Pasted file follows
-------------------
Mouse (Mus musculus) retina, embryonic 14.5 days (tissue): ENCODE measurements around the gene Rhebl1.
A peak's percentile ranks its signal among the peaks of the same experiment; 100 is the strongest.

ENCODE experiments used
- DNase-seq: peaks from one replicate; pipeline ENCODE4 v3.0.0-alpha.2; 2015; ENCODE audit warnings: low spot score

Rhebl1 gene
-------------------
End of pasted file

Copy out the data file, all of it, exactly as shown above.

Mouse (Mus musculus) retina, embryonic 14.5 days (tissue): ENCODE measurements around the gene Rhebl1.
A peak's percentile ranks its signal among the peaks of the same experiment; 100 is the strongest.

ENCODE experiments used
- DNase-seq: peaks from one replicate; pipeline ENCODE4 v3.0.0-alpha.2; 2015; ENCODE audit warnings: low spot score

Rhebl1 gene